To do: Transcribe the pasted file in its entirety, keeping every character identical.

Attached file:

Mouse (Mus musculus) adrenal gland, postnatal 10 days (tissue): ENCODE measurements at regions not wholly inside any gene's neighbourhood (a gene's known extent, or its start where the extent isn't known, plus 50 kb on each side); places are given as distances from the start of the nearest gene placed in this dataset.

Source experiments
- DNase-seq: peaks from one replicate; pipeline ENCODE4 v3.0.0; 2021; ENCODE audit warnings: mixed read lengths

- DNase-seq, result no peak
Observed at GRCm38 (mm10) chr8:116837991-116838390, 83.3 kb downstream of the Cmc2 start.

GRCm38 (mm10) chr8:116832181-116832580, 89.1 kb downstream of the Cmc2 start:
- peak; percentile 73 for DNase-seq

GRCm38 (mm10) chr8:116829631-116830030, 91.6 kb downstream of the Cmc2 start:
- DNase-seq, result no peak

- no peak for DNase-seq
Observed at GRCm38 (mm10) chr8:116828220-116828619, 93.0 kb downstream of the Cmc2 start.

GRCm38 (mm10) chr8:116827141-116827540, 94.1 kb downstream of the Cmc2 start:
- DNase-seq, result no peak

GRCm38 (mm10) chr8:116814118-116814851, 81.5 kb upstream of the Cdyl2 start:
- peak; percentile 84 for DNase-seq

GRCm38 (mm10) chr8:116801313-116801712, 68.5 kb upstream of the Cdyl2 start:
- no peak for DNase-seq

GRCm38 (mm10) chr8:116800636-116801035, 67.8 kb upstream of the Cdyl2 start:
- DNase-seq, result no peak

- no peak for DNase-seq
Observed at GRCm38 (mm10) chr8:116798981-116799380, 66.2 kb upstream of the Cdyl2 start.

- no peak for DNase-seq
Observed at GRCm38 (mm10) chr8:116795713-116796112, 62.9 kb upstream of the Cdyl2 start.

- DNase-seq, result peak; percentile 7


Mouse (Mus musculus) adrenal gland, postnatal 10 days (tissue): ENCODE measurements at regions not wholly inside any gene's neighbourhood (a gene's known extent, or its start where the extent isn't known, plus 50 kb on each side); places are given as distances from the start of the nearest gene placed in this dataset.

Source experiments
- DNase-seq: peaks from one replicate; pipeline ENCODE4 v3.0.0; 2021; ENCODE audit warnings: mixed read lengths

- DNase-seq, result no peak
Observed at GRCm38 (mm10) chr8:116837991-116838390, 83.3 kb downstream of the Cmc2 start.

GRCm38 (mm10) chr8:116832181-116832580, 89.1 kb downstream of the Cmc2 start:
- peak; percentile 73 for DNase-seq

GRCm38 (mm10) chr8:116829631-116830030, 91.6 kb downstream of the Cmc2 start:
- DNase-seq, result no peak

- no peak for DNase-seq
Observed at GRCm38 (mm10) chr8:116828220-116828619, 93.0 kb downstream of the Cmc2 start.

GRCm38 (mm10) chr8:116827141-116827540, 94.1 kb downstream of the Cmc2 start:
- DNase-seq, result no peak

GRCm38 (mm10) chr8:116814118-116814851, 81.5 kb upstream of the Cdyl2 start:
- peak; percentile 84 for DNase-seq

GRCm38 (mm10) chr8:116801313-116801712, 68.5 kb upstream of the Cdyl2 start:
- no peak for DNase-seq

GRCm38 (mm10) chr8:116800636-116801035, 67.8 kb upstream of the Cdyl2 start:
- DNase-seq, result no peak

- no peak for DNase-seq
Observed at GRCm38 (mm10) chr8:116798981-116799380, 66.2 kb upstream of the Cdyl2 start.

- no peak for DNase-seq
Observed at GRCm38 (mm10) chr8:116795713-116796112, 62.9 kb upstream of the Cdyl2 start.

- DNase-seq, result peak; percentile 7